This article, which deals with the 17th and 18th centuries, is concerned with the presence of death in the melancholiac's life as revealed in both the accounts written by sufferers themselves and medical works. It shows the exceptional place which melancholiacs consider themselves to occupy, compared to the rest of the living, as they inhabit the no-man's-land between life and death. The privileged status echoes the classical theme of the melancholic genius (Problem XXX). Although some, like George Cheyne or Samuel Johnson, denied the link, this cliché is nevertheless very present in the self-description of the melancholy. Suffering, which is always physical, is a sign of moral superiority.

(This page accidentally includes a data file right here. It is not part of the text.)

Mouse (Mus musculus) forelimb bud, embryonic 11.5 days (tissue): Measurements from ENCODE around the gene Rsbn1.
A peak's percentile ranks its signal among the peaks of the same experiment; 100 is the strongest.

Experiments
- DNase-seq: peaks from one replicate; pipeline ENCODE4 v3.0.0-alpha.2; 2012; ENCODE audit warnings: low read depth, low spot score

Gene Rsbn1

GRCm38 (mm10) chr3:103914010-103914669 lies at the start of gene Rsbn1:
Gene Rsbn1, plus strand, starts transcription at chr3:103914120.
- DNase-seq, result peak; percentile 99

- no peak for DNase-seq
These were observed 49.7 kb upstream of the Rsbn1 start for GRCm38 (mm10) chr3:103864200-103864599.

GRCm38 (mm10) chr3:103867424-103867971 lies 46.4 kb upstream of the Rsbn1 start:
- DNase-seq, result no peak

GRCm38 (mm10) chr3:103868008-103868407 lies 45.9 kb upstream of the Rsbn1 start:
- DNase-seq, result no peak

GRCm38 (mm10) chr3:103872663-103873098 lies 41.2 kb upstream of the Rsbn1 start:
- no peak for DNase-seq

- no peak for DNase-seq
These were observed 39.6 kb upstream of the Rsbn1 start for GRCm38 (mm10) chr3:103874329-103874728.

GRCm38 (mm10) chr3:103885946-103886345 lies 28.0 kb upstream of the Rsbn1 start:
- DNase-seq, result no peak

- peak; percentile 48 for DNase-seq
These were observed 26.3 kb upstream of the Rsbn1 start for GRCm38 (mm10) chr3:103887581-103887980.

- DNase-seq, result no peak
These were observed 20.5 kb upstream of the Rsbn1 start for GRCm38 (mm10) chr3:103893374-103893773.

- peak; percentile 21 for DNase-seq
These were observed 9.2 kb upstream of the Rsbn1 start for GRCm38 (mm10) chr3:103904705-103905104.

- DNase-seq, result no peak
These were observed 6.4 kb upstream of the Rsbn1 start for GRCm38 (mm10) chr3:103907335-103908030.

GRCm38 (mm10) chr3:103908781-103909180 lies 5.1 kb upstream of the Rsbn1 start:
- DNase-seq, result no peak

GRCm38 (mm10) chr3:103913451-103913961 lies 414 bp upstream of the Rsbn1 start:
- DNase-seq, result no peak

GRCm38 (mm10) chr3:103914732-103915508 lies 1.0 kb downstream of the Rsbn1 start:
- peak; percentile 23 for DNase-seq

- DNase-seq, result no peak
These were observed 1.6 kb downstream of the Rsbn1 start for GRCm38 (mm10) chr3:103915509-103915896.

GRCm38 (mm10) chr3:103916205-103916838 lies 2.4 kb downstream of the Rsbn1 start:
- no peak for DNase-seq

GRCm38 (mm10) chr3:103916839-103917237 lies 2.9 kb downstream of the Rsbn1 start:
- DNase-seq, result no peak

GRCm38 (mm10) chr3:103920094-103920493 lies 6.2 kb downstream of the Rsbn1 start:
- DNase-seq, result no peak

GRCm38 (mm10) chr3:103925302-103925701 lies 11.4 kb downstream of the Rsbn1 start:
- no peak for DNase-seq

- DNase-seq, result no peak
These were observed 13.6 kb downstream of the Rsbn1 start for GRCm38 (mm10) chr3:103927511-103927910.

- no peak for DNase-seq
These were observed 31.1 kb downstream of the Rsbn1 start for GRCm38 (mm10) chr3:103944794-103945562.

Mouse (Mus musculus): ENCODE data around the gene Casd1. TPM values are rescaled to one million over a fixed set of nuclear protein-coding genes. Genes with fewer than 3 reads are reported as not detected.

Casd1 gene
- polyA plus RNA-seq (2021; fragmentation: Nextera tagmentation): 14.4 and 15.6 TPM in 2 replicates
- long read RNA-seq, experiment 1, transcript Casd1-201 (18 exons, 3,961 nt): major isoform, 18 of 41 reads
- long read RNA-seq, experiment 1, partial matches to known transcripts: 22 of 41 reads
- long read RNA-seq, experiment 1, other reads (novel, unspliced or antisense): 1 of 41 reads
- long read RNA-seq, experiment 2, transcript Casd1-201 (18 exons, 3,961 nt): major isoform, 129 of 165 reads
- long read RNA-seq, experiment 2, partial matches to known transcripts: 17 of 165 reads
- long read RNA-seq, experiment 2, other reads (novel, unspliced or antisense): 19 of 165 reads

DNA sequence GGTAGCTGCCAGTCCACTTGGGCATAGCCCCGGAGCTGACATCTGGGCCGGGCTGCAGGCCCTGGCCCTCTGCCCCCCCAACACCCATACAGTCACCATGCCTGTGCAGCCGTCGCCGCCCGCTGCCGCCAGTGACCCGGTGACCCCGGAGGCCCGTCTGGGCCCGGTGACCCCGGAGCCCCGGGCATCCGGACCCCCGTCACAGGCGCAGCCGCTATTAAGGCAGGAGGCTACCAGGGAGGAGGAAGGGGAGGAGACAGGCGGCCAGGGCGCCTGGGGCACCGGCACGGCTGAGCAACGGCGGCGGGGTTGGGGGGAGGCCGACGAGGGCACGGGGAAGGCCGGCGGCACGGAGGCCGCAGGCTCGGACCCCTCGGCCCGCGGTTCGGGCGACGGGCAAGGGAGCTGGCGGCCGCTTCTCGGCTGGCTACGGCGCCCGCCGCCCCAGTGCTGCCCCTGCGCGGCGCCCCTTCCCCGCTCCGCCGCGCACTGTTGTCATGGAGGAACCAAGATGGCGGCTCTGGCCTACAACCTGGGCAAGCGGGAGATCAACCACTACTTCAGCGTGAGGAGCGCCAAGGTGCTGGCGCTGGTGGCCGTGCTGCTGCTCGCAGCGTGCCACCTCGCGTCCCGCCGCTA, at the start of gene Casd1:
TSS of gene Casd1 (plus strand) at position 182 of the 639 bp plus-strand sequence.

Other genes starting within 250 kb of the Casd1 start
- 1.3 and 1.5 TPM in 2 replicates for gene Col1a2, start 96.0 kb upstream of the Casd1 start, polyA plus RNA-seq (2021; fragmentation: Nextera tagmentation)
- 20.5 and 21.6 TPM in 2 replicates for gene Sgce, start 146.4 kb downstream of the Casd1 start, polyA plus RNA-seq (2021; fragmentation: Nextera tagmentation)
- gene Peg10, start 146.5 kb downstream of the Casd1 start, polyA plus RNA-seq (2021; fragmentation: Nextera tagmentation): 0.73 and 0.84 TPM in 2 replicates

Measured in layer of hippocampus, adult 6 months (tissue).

|Published - 2006